It is clearly evident where Volkswagen is now spending its efforts.
The importance of VW’s ID sub-brand is obvious, as the German firm is claiming that the ID.3 is the car that is taking it into a new era, just as the Beetle defined the company, and the Golf refined it.
In the wake of VW’s renewed push towards electrification, and as we move closer towards sales of new combustion engine cars being banned in the not-so-distant future, it’s models like the ID.3 that shine a light on how family hatchbacks might look.
Thankfully, the result is impressively positive, because the ID.3 is a great family car that is all the better for being electric.
It’s based on a brand-new platform, called MEB, which is only for EVs, so you won’t see an ICE (internal combustion engined) ID car, unlike models such as the Golf (based on MQB), which can be petrol, diesel, plug-in or fully electric.
At the minute only 1st Edition cars have hit roads in Europe, all of which have been sold, and it will arrive in Australia much later – 2022 or even 2023. This car features a 62kWh battery, with 58kWh usable, for a claimed range of 418km. With 100kW charging capability an 80 per cent top-up takes 30 minutes; it’s just under an hour from a 50kW feed.
Thanks to an 11kW on-board charger, home charging should take six hours 15 minutes if your wallbox can support this power load. It rises to nine hours and 15 minutes with a 7.2kW supply.
Going on European pricing of £35,880/AUF$64,000 after EV grants – still a significant sum – it’s cheaper than a Nissan Leaf e+ in top-spec ‘Tekna’ trim in that market. Plus VW offers incentives such as 2000kWh free rapid charging on this 1st Edition car, which could work out to around 11,000km in energy, depending on efficiency.
The ID.3’s power is sent to a rear-mounted electric motor that makes 150kW and 310Nm of torque. That means there’s more than enough performance, even though at 1719kg, the ID.3 isn’t exactly light.
It delivers a 0-100km/h time of 7.3 seconds, but it’s more the 0-50km/h time in a car designed for urban areas like this that counts – here the ID feels eager and smooth.
The suspension set-up replicates this feel, as the damping offers plenty of comfort. Even on 19-inch wheels big bumps on country roads are mostly dealt with sweetly, while at lower speed and around town there’s a soft, supple feel to the way the VW evens out bad road surfaces.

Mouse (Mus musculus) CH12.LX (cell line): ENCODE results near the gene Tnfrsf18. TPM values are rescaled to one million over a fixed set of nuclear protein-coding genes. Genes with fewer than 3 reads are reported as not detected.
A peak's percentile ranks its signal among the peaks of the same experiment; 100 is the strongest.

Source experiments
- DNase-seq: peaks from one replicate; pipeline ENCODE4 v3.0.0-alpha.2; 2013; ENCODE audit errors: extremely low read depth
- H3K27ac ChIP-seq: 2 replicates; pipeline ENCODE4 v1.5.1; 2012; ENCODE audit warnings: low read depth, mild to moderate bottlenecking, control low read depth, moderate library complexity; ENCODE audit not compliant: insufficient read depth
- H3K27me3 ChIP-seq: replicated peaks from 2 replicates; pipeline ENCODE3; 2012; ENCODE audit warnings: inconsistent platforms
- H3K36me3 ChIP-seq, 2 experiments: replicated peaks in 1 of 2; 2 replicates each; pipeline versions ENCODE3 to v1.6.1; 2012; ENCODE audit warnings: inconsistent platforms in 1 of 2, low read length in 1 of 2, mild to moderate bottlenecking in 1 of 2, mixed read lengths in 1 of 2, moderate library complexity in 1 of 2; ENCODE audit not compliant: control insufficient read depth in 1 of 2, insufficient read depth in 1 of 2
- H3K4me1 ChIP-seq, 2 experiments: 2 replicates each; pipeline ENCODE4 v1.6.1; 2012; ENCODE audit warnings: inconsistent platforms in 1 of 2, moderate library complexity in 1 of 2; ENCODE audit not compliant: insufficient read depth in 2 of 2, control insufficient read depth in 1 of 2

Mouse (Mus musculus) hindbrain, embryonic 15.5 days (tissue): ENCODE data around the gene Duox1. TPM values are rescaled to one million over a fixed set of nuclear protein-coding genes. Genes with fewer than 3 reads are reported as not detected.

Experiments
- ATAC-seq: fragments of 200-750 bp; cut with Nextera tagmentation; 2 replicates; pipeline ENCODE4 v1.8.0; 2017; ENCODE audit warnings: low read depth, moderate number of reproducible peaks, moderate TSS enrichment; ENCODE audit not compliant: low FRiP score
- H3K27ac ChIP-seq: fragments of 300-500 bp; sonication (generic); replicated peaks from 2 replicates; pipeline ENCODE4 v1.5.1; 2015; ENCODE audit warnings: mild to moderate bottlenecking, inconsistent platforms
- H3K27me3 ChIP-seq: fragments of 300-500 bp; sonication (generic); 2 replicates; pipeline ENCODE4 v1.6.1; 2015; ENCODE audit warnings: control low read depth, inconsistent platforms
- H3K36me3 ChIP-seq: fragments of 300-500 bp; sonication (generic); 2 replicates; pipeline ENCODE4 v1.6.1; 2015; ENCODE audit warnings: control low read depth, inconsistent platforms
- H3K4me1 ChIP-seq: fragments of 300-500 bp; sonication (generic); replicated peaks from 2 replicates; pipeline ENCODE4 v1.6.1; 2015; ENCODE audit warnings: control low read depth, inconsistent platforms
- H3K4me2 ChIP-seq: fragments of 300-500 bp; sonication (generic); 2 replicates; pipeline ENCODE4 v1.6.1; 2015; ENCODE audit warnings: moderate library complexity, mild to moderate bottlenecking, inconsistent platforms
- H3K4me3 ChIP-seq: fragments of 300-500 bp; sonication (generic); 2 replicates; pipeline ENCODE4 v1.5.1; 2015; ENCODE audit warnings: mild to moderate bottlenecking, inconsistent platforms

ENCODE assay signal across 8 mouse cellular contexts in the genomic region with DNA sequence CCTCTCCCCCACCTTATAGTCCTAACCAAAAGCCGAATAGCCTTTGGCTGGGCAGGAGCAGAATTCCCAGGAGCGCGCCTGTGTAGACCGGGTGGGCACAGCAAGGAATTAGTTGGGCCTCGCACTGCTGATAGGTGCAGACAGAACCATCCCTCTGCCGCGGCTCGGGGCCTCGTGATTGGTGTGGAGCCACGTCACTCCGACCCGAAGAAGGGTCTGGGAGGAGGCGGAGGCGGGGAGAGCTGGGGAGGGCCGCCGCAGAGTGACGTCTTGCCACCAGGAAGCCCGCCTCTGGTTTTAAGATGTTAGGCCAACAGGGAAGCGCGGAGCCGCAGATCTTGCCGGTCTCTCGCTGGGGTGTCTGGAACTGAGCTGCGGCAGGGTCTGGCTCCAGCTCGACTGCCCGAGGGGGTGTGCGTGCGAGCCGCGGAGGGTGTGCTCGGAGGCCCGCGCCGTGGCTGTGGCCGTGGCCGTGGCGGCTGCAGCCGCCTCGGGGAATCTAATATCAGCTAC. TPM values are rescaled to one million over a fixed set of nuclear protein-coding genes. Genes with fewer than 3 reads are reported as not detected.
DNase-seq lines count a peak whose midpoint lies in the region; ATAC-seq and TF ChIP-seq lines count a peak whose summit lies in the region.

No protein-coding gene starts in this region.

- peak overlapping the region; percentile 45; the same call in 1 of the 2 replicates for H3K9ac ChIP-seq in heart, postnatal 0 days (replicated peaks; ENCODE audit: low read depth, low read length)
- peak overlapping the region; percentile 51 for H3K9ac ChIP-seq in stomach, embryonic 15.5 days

There’s also very little suspension noise – no clonks or groans from the moving parts underneath the car, making it noticeably quieter than a Golf on the move. The MEB platform’s packaging means it’s also more practical, too.
The boot stands at 385 litres, the rear motor means there’s lots of steering lock for a good turning circle, so its manoeuvrable, while the MEB’s flat floor helps legroom, which is good in the back.
Inside, like the new Golf, there are some hard plastics, but there are also some softer materials, and the ID.3’s fresher design means the cabin feels interesting.
As you’d expect 1st Edition cars get lots of tech, including a neat digital dash that moves with the steering wheel when you adjust it. The central touchscreen infotainment system is the same as you get in the Golf, which means the graphics are great, it’s responsive, and full of features. There’s nav, Apple CarPlay and Android Auto, plus strong connectivity, including an app to help with energy management and to schedule charging.
However, this Golf-sourced tech also has the same drawbacks. Everything is touch sensitive and a little too fiddly to use on the move.
There are more comparisons to make to the Golf, too. Now we’ve driven the ID.3 it’s obvious that, compared with the Golf 8, this is where VW’s recent development efforts have been focused.
The Golf feels like a mild update, which it very much is, whereas the ID.3 feels like a snapshot of VW’s future – and first impressions show that it’s extremely competitive.